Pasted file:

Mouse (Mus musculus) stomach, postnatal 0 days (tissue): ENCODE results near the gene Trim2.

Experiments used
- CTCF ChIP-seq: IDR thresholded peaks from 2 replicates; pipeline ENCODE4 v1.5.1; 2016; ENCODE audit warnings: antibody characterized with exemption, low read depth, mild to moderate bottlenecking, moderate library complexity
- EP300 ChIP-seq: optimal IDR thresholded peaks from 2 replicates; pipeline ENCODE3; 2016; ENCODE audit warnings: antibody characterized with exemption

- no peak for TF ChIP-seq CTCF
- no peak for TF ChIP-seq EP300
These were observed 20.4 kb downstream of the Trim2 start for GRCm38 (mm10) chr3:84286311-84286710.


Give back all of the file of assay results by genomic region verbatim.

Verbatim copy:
Mouse (Mus musculus) stomach, postnatal 0 days (tissue): ENCODE results near the gene Trim2.

Experiments used
- CTCF ChIP-seq: IDR thresholded peaks from 2 replicates; pipeline ENCODE4 v1.5.1; 2016; ENCODE audit warnings: antibody characterized with exemption, low read depth, mild to moderate bottlenecking, moderate library complexity
- EP300 ChIP-seq: optimal IDR thresholded peaks from 2 replicates; pipeline ENCODE3; 2016; ENCODE audit warnings: antibody characterized with exemption

- no peak for TF ChIP-seq CTCF
- no peak for TF ChIP-seq EP300
These were observed 20.4 kb downstream of the Trim2 start for GRCm38 (mm10) chr3:84286311-84286710.